So, all of these areas are really under the gun, if you will, because that's going to be where most of the action is. With a few exceptions out there, one of the major ones being of course Mariupol.

LEMON: So, let's talk more, you mentioned Kreminna, Russian forces have also entered there in the east. What makes it so significant? LEIGHTON: So Kreminna is significant for one big reason, this is kind

of a road juncture area, right, and through here. The roads go this way and they also come down in this general direction. So, this is an important area. It's also a railroad junction area, and Ukraine uses a lot of rails compared to the United States.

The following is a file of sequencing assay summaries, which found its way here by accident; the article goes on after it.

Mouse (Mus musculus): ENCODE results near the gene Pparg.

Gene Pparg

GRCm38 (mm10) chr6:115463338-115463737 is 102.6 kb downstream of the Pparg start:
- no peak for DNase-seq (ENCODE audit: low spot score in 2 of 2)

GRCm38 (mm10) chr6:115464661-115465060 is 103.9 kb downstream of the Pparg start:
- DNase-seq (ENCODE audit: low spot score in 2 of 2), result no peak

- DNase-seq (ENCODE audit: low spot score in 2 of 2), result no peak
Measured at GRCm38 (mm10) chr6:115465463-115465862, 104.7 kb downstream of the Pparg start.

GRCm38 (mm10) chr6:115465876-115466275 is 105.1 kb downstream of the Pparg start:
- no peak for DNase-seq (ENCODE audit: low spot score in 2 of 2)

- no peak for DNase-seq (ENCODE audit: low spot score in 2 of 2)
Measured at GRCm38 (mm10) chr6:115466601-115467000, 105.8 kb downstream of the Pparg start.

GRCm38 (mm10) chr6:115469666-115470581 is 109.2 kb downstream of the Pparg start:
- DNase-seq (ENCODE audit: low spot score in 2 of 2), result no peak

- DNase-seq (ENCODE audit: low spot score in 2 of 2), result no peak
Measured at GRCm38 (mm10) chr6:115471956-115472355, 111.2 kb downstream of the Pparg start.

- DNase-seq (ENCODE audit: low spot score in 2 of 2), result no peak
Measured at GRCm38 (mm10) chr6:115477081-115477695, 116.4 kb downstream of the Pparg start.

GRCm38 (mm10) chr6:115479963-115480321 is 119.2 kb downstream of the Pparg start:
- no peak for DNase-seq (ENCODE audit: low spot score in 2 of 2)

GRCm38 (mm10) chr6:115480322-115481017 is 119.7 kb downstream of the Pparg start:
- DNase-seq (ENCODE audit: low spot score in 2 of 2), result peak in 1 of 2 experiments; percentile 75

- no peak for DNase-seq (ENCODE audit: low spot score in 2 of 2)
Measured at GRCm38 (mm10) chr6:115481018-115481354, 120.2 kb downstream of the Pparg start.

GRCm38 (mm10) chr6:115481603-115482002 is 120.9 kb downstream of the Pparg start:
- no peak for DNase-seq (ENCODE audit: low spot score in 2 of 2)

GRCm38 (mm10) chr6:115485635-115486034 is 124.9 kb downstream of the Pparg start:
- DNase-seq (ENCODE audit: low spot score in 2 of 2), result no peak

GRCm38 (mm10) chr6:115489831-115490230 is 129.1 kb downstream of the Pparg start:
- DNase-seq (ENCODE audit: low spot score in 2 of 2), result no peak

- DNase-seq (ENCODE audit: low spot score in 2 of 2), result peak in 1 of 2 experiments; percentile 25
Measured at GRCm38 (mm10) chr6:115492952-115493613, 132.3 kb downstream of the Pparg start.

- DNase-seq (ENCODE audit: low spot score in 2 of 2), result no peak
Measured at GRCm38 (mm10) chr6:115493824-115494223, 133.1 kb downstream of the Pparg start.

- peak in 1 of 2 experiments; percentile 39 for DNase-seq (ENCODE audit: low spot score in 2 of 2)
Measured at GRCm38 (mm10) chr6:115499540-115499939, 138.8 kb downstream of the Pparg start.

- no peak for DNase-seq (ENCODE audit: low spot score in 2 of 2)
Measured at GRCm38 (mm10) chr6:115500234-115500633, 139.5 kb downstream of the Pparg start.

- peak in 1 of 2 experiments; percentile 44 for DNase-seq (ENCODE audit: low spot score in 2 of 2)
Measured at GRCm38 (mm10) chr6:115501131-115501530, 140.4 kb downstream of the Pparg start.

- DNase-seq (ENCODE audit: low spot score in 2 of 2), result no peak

So, all of these transportation areas are really critical for any army moving forward. So that's one reason to get it. There's also a bit of an emotional reason for the Russians to do this. The mayor of Kreminna was actually assassinated, he was a pro-Russian mayor, he was assassinated a month or so ago.

And that was one of the things that the Russians may be looking at as kind of a revenge aspect here. So, there's that. But the more important thing for them is to move down in this area and grab the transportation nodes so they can move further, and in basic terms lock this part of the country off the rest of Ukraine.

LEMON: Colonel, against all odds, some Ukrainian defenders are still holding out in Mariupol. The defense is hanging on by a thread really. What happens if -- if and when it collapse -- collapses?